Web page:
During my days as a classroom teacher, I always planned my math lessons with an eye on ways to authentically engage my students in the lesson and ensure they had opportunities for meaningful discourse. When a lesson was highly engaging and featured plenty of discourse, my students consistently showed deeper and longer-lasting understanding of the math, and my classroom was a fun and inviting place to be.
I’m excited about Eureka Math2™ because it’s designed to facilitate this kind of engagement and discourse. It also makes planning and teaching so much easier. With the digital platform, the tools you need are just a few mouse clicks away. Let me share three features of the digital platform that will help you bring rich discourse and engagement to your classroom.
Each Eureka Math2 lesson comes with presentation slides that you can show your class with a single click. These slides include key problems, questions, tasks, directions, and visuals to engage your students with the lesson. They support students as they talk with each other about the math, providing visual cues students can refer to during classroom conversations. As a teacher, you’ll appreciate not having to create the presentations yourself. You’ll save time and energy that you can devote to preparing and customizing your lessons instead.
Wordless Math Context Videos
The wordless videos in Eureka Math2 are an important resource to promote mathematical discourse as you help students connect their learning to a real-world experience. Students can’t wait to watch and talk about these videos, which appear about three times per module. They don’t require any previous background knowledge, and the wordless format removes any language or reading barriers, so access and engagement come naturally.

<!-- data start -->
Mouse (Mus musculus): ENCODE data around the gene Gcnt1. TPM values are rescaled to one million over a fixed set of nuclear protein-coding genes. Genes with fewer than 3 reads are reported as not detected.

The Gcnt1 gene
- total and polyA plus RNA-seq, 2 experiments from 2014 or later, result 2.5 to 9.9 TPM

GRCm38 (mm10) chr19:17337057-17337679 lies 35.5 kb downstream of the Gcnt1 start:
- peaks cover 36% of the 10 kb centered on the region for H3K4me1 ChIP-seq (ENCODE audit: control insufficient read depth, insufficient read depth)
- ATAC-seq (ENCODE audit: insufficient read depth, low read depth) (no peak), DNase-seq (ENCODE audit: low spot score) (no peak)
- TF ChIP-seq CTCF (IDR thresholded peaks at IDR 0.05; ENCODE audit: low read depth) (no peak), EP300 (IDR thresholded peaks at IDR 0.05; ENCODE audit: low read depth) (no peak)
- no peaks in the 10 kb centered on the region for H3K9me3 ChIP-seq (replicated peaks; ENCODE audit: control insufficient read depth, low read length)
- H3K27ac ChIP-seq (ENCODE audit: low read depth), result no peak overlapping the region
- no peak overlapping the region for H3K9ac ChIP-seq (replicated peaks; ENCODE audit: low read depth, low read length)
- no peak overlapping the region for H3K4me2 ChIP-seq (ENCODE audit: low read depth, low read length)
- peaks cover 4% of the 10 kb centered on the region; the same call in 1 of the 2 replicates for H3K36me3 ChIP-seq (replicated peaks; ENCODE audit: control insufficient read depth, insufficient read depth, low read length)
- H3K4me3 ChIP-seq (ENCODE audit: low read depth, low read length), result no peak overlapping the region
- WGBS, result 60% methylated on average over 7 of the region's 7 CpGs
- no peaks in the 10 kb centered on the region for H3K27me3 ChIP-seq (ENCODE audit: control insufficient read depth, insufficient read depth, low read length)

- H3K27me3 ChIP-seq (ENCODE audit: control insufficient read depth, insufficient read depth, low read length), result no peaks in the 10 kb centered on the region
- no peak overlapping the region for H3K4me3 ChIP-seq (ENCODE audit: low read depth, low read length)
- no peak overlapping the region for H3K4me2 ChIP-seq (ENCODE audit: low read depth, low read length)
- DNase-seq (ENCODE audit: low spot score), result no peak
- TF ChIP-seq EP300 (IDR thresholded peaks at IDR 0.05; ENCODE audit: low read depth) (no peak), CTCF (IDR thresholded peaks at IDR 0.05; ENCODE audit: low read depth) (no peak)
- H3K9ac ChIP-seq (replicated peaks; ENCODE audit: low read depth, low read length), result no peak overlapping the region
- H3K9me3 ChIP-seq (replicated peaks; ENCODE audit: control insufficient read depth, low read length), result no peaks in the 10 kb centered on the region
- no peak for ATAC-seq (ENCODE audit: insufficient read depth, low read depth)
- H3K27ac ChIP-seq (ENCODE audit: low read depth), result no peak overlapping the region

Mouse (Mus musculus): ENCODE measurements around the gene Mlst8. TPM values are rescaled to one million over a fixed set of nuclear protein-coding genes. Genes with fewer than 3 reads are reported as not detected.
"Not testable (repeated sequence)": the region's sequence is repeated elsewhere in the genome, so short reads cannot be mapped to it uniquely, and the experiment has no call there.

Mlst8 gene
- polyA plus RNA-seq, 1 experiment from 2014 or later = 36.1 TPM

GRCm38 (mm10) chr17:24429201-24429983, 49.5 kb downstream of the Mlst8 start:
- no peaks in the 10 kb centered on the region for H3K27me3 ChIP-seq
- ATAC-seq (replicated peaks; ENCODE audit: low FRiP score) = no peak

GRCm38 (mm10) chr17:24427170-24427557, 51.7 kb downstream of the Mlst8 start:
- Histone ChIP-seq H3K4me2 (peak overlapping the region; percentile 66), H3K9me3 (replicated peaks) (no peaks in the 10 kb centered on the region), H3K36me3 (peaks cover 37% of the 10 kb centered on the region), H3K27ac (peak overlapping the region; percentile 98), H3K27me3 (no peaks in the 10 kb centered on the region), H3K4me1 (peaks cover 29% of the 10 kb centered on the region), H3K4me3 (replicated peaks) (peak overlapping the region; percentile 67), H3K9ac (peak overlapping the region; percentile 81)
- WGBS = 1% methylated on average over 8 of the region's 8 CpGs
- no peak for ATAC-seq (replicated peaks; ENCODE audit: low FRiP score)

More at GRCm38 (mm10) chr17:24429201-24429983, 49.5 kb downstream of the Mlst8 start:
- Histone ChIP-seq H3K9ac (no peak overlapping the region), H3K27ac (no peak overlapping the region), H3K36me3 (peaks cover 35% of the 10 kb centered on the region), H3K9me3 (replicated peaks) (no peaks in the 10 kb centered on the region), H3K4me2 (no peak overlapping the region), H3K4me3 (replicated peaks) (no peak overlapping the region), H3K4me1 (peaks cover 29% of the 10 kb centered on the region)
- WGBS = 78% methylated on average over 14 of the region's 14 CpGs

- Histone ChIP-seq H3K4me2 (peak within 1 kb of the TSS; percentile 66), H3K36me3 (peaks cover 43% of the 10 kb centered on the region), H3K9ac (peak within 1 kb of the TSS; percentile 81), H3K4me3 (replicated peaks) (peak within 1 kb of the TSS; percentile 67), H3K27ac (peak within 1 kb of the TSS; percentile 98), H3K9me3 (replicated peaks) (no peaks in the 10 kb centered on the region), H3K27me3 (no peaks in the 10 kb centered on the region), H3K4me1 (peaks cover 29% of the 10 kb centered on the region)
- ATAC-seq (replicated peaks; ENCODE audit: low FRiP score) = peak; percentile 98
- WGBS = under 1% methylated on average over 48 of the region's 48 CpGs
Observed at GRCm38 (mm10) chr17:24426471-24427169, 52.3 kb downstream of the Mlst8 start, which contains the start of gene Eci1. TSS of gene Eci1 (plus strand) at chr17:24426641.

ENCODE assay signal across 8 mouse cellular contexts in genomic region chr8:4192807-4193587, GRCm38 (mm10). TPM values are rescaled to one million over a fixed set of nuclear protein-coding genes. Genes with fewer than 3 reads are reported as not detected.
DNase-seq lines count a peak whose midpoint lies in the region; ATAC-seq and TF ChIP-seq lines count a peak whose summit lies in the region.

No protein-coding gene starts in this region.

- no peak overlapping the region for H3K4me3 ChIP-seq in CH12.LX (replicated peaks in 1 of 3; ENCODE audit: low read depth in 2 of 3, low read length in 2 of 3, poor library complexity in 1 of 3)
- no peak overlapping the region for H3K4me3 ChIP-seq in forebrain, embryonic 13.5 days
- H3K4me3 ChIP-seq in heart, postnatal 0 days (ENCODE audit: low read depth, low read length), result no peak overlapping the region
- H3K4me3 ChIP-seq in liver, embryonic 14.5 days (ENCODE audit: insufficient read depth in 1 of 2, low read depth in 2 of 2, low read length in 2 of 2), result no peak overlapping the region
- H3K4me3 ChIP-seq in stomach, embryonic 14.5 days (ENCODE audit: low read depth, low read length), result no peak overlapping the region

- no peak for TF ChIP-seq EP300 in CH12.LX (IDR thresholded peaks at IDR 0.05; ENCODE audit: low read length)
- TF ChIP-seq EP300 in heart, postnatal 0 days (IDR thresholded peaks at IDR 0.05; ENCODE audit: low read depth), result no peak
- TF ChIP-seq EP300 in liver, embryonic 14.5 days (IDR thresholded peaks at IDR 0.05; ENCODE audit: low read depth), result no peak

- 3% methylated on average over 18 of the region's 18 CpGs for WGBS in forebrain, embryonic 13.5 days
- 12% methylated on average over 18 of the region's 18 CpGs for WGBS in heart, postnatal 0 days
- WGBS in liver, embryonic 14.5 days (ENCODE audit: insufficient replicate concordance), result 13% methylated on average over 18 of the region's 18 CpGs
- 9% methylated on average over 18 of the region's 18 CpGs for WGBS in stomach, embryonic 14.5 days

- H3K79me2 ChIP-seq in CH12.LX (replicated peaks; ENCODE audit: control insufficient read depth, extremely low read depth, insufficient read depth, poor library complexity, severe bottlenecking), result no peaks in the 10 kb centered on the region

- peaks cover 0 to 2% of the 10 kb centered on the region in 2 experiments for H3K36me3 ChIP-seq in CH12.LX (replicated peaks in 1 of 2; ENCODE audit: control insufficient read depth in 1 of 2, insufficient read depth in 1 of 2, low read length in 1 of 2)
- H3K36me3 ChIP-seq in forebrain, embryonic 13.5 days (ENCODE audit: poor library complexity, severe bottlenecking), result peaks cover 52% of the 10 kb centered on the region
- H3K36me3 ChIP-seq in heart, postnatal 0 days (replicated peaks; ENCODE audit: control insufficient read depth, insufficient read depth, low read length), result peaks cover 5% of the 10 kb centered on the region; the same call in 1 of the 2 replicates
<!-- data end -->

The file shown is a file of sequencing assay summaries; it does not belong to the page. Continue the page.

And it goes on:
After students watch a video, you can ask them to share what they notice and wonder to get the mathematical conversation going. Since there are no wrong answers to these questions, all students can participate in a risk-free way. Every student is invited to tell the story of the math problem and drive the discussion forward so that all you do is steer the conversation toward the key ideas of the day’s lesson.
A great way to engage students with mathematics is to let them try out their ideas as they explore mathematical concepts. The digital interactives in Eureka Math2 do just that by making abstract concepts more concrete. As an example, the digital interactive illustrated here allows students to explore different ways to break apart the image. One student may decompose 18 into 10 and 8, another student may decompose 18 into 12 and 6, and other students may do it differently still.
Lessons like these are engaging because students have some control over the direction of the lesson, which supports meaningful mathematical discourse. Students can share how they used the interactive in similar and different ways and discuss what that means about the mathematics. With 10–20 digital interactives per grade level, Eureka Math2 offers students lots of opportunities to show their creative problem-solving skills.
Grades 6–8 also include completely digital lessons that students can engage with independently or in small groups. As the teacher, you can even select and sequence digital student work to show the whole class and get math conversations going.
Lauren is a former grade 4 teacher and instructional coach based in Denver, Colorado. After 8 years of teaching, Lauren joined Great Minds as an Implementation Leader.